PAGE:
I don't think teachers should be penalized any at all, but I do think everyone should pay in to social security. No one organization, profession or person should be allowed to opt out. You can have any retirement system you want but you still should have to pay and of course you should be allowed to draw out. You have to pay so others that are unable to can draw a minimum. Spread the wealth.

-- Posted by I.B. Le Truth on Wed, Nov 19, 2008, at 7:57 PM

Okay, Baracky Baby!

-- Posted by goat lady on Wed, Nov 19, 2008, at 8:40 PM

Sorry....I blacked out for a moment...

I guess it's hard for me to be objective on this matter, since I'm involved in the system. Another reason why Public School Retirement is more fair than Social Security, I guess, is that we don't have to pay for someone else who can't pay.

-- Posted by goat lady on Wed, Nov 19, 2008, at 8:48 PM

Also, as we've discussed on Corey's blog, (I think), the Public School Retirement System has carefully invested its employee's money over the years to build up a secure fund. I'm not aware that the Social Security funds have been invested, have they? And they've also been "borrowed," have they not, for other projects?

Something I haven't been clear on is that the Government Pension Offset may have been a law passed by the State of Missouri, not the Feds. That's why our two senator's addresses are given by MNEA. Something could be done about that one, whereas the WEB is a Federal law, so it's pretty much a done deal.

-- Posted by goat lady on Thu, Nov 20, 2008, at 7:55 AM

You should have both a retirement system and social security. It is the way the rest of the world does it.

-- Posted by I.B. Le Truth on Thu, Nov 20, 2008, at 8:55 AM

But is the rest of the world not allowed to draw out SS if they have a retirement plan?

What do other professions do? Do they have their own private retirement plan? Haven't I been hearing of companies who sell their employees retirement plans when they sell the business? How does that work?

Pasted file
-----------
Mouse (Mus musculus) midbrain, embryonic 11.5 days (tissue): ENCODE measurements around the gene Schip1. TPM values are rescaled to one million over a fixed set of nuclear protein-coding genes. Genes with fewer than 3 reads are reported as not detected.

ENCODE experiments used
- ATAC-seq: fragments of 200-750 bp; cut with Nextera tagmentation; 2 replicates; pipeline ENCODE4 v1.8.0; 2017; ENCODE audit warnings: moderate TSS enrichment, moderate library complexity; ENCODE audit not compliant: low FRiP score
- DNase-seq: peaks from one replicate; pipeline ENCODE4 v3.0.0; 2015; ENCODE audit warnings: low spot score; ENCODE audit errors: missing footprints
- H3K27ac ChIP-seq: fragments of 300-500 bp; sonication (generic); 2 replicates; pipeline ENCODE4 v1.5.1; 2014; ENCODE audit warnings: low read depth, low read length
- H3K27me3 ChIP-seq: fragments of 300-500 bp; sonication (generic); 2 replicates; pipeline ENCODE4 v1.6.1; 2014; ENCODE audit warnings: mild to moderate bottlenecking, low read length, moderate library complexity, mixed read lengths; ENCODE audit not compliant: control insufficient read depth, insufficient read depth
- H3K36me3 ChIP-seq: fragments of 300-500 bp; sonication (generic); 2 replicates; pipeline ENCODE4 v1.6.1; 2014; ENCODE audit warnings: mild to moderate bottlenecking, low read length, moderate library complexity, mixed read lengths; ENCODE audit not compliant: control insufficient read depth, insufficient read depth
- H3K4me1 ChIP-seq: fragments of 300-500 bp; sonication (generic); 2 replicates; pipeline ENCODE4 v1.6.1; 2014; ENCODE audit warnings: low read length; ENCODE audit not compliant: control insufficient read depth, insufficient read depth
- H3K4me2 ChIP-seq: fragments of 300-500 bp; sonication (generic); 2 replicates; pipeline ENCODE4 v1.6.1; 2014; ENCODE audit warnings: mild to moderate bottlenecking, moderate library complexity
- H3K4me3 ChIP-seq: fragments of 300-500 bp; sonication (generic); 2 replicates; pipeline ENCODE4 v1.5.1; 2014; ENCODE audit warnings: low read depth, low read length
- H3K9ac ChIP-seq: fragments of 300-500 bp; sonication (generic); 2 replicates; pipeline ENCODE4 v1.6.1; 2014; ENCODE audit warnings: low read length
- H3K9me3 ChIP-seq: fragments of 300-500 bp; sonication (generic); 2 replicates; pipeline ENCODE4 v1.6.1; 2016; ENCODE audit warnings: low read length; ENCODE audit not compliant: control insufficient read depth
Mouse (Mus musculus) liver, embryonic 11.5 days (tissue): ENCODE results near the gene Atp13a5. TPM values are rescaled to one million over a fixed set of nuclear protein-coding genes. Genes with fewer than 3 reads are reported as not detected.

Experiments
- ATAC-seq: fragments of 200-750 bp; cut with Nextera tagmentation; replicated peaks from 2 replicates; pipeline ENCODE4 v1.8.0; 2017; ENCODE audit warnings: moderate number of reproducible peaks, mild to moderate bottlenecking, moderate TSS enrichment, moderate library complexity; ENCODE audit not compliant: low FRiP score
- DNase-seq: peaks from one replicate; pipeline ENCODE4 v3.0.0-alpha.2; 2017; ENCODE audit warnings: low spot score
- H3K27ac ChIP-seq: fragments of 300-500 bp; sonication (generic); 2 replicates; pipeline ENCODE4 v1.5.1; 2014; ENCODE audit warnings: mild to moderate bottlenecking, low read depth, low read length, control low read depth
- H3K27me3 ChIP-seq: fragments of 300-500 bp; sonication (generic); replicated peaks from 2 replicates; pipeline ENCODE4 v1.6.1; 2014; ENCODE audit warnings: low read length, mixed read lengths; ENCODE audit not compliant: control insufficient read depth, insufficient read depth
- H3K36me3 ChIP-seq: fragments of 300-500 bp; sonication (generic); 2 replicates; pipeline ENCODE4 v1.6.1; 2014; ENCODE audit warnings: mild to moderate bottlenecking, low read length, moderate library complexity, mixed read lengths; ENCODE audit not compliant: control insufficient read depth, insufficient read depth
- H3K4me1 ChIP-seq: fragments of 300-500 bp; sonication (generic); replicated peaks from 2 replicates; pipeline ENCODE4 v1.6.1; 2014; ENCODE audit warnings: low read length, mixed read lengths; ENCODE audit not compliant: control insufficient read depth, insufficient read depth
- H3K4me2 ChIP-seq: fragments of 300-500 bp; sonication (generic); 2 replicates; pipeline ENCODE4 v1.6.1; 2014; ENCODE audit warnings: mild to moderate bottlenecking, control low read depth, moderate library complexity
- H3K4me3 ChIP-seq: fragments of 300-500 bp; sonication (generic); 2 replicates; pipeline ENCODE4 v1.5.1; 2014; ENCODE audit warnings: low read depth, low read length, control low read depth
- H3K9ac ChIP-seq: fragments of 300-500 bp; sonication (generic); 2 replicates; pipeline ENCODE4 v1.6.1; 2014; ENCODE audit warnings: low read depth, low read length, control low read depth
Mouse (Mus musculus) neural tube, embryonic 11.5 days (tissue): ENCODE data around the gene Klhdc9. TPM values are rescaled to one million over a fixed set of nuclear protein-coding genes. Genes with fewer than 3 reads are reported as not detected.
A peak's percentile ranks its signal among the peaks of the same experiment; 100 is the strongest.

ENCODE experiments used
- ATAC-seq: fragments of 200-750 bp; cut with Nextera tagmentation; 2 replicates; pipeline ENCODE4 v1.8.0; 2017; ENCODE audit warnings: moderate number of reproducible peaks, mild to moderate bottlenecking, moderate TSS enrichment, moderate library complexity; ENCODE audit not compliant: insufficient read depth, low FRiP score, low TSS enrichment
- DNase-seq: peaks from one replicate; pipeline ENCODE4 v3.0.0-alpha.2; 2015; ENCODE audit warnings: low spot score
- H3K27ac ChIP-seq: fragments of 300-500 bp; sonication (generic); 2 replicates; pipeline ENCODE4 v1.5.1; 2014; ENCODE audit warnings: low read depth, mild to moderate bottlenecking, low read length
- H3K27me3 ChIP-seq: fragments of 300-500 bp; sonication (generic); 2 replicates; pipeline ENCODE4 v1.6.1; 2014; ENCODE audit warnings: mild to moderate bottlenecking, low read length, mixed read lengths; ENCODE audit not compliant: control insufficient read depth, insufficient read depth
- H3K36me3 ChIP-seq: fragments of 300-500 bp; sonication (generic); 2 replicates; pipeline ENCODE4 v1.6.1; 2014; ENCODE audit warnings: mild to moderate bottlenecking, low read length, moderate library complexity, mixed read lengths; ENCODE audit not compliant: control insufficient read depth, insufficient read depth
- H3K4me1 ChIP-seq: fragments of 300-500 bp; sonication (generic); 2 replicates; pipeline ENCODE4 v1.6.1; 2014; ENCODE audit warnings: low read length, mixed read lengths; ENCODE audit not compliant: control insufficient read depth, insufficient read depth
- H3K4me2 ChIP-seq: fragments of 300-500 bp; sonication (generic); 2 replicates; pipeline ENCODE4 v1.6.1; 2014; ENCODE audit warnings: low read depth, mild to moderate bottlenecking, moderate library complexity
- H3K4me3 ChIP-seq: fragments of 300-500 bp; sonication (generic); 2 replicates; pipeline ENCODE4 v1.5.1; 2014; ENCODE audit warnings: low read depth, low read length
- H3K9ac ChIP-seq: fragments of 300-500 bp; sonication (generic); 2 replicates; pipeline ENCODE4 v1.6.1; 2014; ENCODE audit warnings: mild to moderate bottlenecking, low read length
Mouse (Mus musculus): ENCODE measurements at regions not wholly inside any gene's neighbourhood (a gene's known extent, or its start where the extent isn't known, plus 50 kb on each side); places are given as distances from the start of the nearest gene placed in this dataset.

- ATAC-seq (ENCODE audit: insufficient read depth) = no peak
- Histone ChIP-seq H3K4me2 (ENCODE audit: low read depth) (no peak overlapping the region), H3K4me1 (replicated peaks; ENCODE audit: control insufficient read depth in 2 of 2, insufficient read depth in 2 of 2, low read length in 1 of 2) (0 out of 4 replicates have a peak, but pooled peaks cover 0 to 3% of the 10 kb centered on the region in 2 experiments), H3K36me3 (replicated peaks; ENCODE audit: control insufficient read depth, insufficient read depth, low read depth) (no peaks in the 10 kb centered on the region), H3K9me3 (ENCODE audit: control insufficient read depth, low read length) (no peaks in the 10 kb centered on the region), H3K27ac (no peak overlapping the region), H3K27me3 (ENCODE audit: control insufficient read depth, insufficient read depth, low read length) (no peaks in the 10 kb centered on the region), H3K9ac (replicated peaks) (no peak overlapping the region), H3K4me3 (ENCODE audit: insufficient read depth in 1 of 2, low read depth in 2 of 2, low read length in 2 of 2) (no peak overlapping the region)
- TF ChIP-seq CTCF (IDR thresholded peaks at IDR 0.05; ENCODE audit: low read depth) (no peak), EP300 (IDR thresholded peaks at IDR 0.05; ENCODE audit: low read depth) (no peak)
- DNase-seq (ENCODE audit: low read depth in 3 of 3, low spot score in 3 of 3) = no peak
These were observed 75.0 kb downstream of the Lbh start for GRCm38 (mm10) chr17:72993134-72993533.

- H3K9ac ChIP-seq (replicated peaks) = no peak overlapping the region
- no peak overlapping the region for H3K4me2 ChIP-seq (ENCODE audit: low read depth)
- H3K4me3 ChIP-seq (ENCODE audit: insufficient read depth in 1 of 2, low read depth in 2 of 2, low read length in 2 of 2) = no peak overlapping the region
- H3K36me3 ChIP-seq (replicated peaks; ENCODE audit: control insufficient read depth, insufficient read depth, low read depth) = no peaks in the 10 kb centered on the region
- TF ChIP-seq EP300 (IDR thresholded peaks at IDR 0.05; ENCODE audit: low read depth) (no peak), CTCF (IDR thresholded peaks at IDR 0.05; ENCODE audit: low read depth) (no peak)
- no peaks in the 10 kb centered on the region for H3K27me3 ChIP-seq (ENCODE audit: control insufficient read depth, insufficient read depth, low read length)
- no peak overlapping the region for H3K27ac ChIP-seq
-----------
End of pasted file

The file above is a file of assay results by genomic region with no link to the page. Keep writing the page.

-- Posted by goat lady on Thu, Nov 20, 2008, at 11:22 AM

If you pay in to a retirement system and to social security you should receive full benefits from both.

-- Posted by mythought on Fri, Nov 21, 2008, at 9:52 AM

Exactly, but you should pay.

-- Posted by I.B. Le Truth on Fri, Nov 21, 2008, at 10:25 AM

In the state where I teach, we pay both social security and a state retirement contribution. When we retire, we draw from both. The bad thing is that too many teachers don't live long after retirement to withdraw it. The stress, excessive overtime hours, inability to take rest room breaks etc. shorten the life-span of too many wonderful people. So why do we do it? For that retirement check? It is the reward of seeing young people live better lives--the retirement or social security checks come second to knowing our lives were well-spent. My point is--whatever teachers draw after retirement is not fair compensation. Nobody has the right to withold retirement income. Come on, Missouri!

-- Posted by GONENOW on Fri, Nov 21, 2008, at 3:12 PM

Gonenow, you are a treasure on these blogs! Wherever you live, thank you for joining us and adding a perspective from the Outside World! If only our legislators would hear you!

-- Posted by goat lady on Fri, Nov 21, 2008, at 9:32 PM

If I'm not mistaken, railroad employees are not required by the government to pay into Social Security.